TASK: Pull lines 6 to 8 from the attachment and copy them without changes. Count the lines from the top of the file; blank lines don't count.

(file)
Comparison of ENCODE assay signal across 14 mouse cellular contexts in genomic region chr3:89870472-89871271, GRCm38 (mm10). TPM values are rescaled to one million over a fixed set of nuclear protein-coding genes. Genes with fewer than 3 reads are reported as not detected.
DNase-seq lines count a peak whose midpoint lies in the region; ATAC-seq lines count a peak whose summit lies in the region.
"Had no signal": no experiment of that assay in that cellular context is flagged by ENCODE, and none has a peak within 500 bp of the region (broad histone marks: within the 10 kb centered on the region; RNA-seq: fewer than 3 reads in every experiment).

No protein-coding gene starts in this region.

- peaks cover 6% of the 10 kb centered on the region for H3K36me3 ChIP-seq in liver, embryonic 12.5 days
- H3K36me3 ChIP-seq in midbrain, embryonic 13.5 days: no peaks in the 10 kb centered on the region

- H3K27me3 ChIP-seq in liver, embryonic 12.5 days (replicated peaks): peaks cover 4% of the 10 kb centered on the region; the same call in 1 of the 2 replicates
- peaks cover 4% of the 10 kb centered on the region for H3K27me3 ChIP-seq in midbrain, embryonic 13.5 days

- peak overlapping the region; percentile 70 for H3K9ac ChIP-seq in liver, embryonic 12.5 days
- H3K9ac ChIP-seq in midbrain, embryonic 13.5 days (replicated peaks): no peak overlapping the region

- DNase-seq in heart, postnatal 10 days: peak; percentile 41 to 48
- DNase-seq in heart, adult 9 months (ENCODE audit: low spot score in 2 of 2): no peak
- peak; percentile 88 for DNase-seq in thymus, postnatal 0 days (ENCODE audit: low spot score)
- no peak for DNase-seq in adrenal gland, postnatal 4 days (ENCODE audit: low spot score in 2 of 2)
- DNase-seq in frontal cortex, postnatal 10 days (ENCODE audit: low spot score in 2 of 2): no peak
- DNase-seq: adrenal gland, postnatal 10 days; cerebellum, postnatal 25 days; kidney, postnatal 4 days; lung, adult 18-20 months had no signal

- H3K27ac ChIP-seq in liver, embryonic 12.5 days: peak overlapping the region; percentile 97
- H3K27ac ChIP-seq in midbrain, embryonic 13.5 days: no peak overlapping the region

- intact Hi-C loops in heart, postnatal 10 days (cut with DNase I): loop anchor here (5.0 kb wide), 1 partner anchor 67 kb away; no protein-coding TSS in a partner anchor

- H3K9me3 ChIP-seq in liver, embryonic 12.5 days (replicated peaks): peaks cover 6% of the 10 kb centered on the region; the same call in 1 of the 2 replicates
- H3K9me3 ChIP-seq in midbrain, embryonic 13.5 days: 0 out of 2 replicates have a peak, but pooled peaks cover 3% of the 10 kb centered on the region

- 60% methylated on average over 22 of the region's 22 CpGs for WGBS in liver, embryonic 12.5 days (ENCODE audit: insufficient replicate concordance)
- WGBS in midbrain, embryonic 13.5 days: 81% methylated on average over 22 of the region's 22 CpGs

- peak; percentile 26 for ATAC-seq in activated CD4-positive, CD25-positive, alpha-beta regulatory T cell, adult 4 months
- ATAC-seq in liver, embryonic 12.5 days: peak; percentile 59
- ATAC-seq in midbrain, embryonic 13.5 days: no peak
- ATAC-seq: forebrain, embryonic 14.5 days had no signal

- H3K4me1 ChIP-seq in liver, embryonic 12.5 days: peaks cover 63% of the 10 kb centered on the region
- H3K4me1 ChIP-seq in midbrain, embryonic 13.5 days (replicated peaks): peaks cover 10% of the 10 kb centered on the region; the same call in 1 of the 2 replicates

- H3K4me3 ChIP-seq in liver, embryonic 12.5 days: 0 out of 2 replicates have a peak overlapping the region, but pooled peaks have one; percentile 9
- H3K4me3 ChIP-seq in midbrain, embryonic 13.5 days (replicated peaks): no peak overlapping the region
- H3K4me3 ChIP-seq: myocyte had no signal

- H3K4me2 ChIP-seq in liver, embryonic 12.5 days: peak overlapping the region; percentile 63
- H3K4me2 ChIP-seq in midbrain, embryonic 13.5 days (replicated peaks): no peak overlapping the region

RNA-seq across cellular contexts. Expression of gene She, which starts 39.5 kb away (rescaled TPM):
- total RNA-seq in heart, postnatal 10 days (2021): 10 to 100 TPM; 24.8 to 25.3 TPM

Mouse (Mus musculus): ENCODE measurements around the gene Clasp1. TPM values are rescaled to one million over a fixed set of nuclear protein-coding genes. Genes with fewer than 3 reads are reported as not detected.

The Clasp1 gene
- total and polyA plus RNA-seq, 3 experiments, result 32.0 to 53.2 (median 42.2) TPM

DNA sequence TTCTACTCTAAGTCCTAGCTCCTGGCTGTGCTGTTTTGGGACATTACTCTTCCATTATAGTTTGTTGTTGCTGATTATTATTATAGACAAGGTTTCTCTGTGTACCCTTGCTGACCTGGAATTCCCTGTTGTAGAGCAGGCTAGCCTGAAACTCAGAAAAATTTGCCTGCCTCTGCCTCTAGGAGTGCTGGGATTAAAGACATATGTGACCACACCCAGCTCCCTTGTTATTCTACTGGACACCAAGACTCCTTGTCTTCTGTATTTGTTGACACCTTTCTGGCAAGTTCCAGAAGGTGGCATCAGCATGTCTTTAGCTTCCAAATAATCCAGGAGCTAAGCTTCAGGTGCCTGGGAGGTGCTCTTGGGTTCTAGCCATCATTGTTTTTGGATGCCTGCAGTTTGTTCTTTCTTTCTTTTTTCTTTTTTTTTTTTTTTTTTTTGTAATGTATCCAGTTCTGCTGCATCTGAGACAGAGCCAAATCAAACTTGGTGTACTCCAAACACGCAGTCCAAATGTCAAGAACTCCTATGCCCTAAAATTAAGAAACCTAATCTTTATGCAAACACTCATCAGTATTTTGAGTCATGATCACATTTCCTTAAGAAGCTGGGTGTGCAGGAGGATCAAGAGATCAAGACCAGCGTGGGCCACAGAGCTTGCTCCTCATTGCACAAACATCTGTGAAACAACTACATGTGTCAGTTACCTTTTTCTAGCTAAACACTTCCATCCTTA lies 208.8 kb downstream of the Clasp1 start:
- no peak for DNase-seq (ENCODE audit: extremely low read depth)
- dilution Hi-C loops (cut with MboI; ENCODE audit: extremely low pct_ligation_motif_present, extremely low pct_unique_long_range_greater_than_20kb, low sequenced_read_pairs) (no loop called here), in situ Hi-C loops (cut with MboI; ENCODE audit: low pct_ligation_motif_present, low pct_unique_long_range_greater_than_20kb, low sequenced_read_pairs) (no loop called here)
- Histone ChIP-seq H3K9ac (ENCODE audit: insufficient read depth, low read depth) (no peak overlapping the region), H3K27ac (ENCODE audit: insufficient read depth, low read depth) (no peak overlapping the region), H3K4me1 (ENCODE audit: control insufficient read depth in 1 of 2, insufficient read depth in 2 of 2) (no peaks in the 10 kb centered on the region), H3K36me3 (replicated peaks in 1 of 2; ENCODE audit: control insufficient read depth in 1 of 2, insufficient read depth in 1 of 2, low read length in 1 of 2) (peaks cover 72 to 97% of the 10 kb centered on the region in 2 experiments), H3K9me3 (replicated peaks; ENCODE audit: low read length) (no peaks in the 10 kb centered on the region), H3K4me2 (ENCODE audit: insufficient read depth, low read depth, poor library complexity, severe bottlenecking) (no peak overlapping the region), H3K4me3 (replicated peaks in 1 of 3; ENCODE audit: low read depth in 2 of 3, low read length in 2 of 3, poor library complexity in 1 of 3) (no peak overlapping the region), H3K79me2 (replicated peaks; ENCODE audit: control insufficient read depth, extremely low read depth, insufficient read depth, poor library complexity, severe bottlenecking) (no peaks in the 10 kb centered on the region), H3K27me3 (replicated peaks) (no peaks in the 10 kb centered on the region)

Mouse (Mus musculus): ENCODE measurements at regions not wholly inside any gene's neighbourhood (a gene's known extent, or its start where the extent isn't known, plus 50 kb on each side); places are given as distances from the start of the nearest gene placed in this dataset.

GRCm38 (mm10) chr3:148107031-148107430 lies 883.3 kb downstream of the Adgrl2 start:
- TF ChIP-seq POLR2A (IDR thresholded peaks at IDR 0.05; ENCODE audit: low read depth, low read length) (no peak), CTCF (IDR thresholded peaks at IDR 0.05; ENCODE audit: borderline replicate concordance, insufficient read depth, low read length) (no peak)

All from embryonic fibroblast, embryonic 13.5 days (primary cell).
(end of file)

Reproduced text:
- H3K36me3 ChIP-seq in midbrain, embryonic 13.5 days: no peaks in the 10 kb centered on the region

- H3K27me3 ChIP-seq in liver, embryonic 12.5 days (replicated peaks): peaks cover 4% of the 10 kb centered on the region; the same call in 1 of the 2 replicates
- peaks cover 4% of the 10 kb centered on the region for H3K27me3 ChIP-seq in midbrain, embryonic 13.5 days